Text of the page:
The Power of Experiential Learning
Five years ago when, deeply impressed by the college's students, I agreed to become Hampshire's sixth president and transition from a career in the environmental field, my wife, Ellie, was bemused. She knew very well that even with a master's in education, her husband would face a steep learning curve. After 40 years as a primary school teacher, mostly with 1st graders at the Sidwell Friends School, in Washington, she was excited to share the experience with me.
She has been a wise and patient adviser, as delighted as I am by this college, founded to be an alternative to the lecture-test-grade model. Students here at Hampshire College work with a committee of faculty advisers that they recruit, mixing experiential, project-based studies with seminars and courses to explore the questions that drive them.
Ellie and I often discuss work, and we've realized a connection between student learning in grade school and college. Some people may find it difficult to imagine a connection between anything about 1st grade and higher education, but the relationship is obvious in the most fundamental and instinctual form of learning: the power of experience, of learning by doing. But providing experience is not the same as providing information.
I wish schools at every level did more to enable teachers to create opportunities for students to practice experiential learning—a model critical for our world as the pace of change accelerates. Its results cannot be captured on a standardized test; in fact, it stands in opposition to standardized teaching to a test, because at its core are innovation and invention.
In Ellie's experience, one of the most effective lessons for her 1st graders was when they would undertake an immersive, weeklong lesson of designing and building a model of a zoo with blocks and crafts. The students were so immersed in experimenting and creating that she would easily guide them to learn lessons from her curriculum, including biology, math, language arts, writing, reading, technology, and social studies, not to mention the practices of inventing, collaborating, and problem-solving.
A group of Hampshire students have undertaken their own building project on campus this year: They have been learning science, math, and technology by performing labs tied to a major campus center we're constructing. The college will soon dedicate a "living building" to meet the most advanced, sustainable green-building standard in the world. Designed as a teaching tool, the R.W. Kern Center will produce its own energy, harvest its own water, treat its own waste, and contain no toxic materials. More than a half-dozen of our professors have actively integrated the building's advanced systems into our curriculum this year.
This past fall, a group of Hampshire professors—a microbiologist, a hydrologist, an ecologist, and a mathematician—collaborated to develop tutorial seminars enabling Hampshire students to model the living building's waste-treatment systems. Proctored by the professors, the students led one another through labs in which they built simulated, constructed wetlands in test bins, and then poured a simulated gray-water stew of vinegar, milk, coffee, toilet paper, and other substances through their test wetlands to mimic what the building's wetlands will filter and treat daily. From their findings, they worked with professors to develop mathematical models of the system. Not open yet, the building was already teaching. The techniques were sophisticated, but the approach was the same: experience, experiment, model, reflect, learn.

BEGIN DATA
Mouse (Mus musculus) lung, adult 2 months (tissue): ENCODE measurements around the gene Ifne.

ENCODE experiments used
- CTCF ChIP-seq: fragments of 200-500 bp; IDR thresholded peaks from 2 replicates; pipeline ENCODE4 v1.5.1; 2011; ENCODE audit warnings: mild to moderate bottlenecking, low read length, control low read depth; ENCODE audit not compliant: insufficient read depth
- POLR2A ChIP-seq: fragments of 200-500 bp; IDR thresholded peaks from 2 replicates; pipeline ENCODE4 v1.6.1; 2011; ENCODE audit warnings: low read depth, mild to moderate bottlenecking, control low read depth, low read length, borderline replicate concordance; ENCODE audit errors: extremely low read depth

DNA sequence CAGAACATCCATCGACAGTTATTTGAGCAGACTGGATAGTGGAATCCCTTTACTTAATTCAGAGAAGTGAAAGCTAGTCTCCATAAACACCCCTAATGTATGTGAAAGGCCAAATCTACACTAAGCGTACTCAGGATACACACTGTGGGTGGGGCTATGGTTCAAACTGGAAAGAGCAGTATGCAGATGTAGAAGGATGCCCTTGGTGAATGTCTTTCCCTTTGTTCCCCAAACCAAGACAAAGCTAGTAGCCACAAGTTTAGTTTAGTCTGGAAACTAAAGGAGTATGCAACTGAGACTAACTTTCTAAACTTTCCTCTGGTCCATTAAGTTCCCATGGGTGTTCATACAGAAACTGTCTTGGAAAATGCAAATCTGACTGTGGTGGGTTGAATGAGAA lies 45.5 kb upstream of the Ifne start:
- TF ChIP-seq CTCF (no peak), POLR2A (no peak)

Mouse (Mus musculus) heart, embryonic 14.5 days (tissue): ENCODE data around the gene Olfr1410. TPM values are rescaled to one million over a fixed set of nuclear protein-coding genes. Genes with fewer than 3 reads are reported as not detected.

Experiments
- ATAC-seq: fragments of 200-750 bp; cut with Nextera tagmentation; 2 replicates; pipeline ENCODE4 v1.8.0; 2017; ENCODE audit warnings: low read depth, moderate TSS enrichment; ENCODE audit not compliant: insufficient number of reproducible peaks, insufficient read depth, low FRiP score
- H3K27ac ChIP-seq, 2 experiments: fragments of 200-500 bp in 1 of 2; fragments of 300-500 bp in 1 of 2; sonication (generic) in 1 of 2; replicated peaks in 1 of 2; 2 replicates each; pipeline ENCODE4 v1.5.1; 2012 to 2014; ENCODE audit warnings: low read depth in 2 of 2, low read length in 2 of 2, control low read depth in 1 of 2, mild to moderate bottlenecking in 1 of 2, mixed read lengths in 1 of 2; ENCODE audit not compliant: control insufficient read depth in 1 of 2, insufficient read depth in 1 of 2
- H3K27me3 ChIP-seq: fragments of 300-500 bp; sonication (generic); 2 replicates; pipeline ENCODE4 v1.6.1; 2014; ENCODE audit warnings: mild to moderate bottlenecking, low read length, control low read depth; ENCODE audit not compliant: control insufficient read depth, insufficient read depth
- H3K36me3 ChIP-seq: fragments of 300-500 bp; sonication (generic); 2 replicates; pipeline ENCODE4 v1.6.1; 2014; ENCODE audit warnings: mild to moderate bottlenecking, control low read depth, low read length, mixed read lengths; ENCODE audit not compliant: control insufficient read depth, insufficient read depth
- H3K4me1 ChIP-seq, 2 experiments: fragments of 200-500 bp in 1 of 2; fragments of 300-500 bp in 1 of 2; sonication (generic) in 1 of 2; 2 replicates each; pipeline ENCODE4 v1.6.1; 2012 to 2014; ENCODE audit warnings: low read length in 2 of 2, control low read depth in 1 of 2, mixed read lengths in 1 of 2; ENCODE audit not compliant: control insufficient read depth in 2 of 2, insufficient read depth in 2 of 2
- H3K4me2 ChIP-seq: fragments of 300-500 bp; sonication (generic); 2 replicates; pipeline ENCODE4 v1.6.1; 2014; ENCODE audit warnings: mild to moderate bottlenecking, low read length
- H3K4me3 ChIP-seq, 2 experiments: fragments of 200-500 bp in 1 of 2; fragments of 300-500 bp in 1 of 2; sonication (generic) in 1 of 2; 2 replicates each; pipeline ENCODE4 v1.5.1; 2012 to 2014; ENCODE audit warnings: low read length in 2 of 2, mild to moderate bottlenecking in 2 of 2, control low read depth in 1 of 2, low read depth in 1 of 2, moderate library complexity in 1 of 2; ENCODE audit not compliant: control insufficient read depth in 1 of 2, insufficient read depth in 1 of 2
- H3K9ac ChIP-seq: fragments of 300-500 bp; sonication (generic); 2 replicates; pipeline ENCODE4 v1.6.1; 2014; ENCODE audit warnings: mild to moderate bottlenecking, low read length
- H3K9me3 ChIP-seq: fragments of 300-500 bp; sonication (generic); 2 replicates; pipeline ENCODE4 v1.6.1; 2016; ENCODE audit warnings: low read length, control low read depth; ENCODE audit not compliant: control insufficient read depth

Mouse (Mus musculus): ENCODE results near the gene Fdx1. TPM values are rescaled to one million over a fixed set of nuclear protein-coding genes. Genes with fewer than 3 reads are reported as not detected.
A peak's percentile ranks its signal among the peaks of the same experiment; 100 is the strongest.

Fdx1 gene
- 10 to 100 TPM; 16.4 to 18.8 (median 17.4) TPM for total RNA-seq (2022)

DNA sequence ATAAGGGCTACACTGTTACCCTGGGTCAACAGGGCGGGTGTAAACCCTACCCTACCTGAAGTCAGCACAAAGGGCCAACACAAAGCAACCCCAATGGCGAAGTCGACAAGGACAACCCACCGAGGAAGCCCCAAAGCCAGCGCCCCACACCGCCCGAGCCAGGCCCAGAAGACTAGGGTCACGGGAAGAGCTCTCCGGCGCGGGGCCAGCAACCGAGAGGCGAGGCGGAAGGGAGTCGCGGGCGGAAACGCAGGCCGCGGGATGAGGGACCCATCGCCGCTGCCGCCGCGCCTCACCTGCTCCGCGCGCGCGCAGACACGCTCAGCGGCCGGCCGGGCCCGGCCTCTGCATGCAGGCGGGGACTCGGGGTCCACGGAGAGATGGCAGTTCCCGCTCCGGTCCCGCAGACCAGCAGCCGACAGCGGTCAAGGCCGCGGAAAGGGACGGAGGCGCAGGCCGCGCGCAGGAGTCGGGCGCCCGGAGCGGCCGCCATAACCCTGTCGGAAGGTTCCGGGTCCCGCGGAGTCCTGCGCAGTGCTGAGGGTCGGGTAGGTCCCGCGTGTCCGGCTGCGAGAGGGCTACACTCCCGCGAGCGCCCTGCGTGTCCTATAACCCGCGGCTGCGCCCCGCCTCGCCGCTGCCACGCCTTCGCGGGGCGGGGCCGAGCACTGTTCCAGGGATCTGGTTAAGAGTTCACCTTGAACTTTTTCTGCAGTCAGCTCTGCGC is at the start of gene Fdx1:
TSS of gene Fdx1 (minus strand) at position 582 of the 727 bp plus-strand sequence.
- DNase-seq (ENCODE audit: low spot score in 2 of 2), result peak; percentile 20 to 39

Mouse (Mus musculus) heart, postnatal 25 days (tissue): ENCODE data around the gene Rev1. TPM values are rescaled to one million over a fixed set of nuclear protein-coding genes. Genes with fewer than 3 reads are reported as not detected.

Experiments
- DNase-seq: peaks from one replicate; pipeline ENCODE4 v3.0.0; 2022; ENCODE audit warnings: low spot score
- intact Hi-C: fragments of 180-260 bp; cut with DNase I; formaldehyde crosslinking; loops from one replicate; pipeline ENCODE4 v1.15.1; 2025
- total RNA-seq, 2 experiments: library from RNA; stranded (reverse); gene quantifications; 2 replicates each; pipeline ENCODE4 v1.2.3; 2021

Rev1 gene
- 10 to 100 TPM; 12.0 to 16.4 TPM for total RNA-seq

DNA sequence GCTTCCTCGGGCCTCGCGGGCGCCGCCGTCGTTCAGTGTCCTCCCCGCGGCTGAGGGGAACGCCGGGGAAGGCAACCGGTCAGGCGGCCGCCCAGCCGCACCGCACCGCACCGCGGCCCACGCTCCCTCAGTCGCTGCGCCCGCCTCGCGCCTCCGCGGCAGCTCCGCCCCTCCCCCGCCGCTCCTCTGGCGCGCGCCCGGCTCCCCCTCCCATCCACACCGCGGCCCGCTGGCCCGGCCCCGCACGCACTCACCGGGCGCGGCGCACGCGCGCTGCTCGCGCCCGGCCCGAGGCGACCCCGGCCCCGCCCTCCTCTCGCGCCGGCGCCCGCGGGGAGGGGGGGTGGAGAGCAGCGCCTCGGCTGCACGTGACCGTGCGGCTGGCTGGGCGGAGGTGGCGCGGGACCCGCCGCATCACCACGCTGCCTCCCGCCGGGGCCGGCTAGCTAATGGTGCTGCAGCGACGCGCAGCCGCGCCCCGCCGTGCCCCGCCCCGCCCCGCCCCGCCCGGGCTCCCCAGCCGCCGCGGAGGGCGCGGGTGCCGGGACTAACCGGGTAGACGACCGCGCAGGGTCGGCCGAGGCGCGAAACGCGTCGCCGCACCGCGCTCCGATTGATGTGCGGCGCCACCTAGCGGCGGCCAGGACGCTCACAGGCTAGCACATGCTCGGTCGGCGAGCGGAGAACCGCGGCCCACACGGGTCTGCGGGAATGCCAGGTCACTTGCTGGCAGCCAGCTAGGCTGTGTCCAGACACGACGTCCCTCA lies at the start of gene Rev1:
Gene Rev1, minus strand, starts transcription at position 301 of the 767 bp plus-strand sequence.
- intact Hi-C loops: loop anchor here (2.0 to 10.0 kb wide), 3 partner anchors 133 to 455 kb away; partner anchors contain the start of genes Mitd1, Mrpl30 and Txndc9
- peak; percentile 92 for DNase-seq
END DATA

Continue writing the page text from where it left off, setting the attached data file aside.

Most of the students in these seminars had not enrolled here to study science or math. But to complete the lab, they had to learn principles of biology, hydrology, and calculus. They learned these skills naturally, and, in many cases, unknowingly, because they were excited and challenged by their work.
As a lifelong environmentalist, I am heartened when students study their school buildings to learn lessons on the use of resources, sustainability, and conservation. Learning by doing can be profound at any grade level. There's plenty of evidence that experience results in the kind of learning that students of any age build on and use.
This model of education also spurs innovation. For instance, collaborative research and mathematical models by our professors and students on the ins and outs of energy, water, and waste streams in living buildings will provide architects, scientists, and engineers with essential information on this new technology, with implications far beyond our campus. And we, at the college, see evidence that this experiential-based model is working: Hampshire ranks in the top 2 percent of U.S. colleges by percentage of alums who earn doctorates, according to the National Science Foundation, and No. 6 on Forbes' list of colleges with the most entrepreneurial alums.
Why is this model of immersive, experiential, student-driven, and project-based education important, across grades, from preschool through college? Most of today's students will end up in jobs that haven't yet been invented. They can be empowered to learn to invent, question, adapt, create, and collaborate with gritty resilience. Students engaged through experience become inspired, self-motivated, and resourceful as they learn to drive their own learning. It may start with blocks, but it lasts a lifetime.
Vol. 35, Issue 27, Pages 22-23